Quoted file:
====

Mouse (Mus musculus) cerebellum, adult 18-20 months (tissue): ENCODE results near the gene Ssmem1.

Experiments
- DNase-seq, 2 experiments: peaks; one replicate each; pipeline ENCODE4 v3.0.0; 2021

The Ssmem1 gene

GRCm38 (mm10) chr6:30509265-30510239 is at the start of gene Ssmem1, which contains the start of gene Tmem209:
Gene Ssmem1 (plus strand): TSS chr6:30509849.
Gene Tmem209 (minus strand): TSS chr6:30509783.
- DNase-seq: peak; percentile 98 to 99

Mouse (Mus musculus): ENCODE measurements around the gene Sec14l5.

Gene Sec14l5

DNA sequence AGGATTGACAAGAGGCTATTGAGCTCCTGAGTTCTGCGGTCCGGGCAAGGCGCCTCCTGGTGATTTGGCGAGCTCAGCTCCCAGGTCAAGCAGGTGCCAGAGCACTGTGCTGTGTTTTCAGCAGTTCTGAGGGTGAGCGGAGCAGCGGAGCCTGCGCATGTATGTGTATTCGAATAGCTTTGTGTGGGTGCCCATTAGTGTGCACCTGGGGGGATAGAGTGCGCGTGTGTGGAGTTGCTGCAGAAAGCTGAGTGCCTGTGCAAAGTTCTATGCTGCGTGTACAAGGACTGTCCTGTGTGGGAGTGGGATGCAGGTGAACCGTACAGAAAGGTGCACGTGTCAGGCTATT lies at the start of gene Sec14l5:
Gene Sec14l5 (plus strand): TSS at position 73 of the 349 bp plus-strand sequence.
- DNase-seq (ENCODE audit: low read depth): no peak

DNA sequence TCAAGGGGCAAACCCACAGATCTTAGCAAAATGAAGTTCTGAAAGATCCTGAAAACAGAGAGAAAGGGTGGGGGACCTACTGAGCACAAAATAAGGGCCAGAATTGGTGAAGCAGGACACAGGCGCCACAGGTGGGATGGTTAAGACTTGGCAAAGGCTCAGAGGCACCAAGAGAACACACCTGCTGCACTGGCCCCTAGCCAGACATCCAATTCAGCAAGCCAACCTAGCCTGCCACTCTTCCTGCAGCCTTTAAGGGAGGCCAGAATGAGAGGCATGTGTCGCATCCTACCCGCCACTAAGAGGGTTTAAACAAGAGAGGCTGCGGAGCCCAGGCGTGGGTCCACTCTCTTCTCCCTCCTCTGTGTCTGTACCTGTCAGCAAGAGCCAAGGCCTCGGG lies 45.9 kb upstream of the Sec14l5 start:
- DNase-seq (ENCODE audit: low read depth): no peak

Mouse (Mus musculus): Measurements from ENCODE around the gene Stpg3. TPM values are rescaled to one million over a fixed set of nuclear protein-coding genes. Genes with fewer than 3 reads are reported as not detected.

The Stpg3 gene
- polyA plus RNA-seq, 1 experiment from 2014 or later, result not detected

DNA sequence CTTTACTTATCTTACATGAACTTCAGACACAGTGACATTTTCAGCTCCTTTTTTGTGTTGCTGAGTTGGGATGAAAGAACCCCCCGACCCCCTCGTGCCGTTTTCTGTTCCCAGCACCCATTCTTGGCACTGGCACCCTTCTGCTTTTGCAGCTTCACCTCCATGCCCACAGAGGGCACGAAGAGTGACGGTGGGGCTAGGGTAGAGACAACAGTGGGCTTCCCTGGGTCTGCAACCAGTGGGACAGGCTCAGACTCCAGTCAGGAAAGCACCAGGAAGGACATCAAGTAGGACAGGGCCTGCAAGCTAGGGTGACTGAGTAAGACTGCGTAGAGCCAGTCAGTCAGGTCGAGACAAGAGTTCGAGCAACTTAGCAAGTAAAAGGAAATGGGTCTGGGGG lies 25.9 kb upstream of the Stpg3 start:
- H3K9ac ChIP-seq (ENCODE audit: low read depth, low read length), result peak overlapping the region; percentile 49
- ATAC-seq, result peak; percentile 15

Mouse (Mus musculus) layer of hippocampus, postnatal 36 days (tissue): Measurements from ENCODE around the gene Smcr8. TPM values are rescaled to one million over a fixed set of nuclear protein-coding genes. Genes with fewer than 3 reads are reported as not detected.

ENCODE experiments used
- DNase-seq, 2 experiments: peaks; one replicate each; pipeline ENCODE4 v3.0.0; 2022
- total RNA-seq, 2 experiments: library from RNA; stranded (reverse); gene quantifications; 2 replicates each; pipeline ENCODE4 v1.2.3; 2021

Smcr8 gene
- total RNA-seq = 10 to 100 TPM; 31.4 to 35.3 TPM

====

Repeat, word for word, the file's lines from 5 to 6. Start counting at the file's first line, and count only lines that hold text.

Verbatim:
GRCm38 (mm10) chr6:30509265-30510239 is at the start of gene Ssmem1, which contains the start of gene Tmem209:
Gene Ssmem1 (plus strand): TSS chr6:30509849.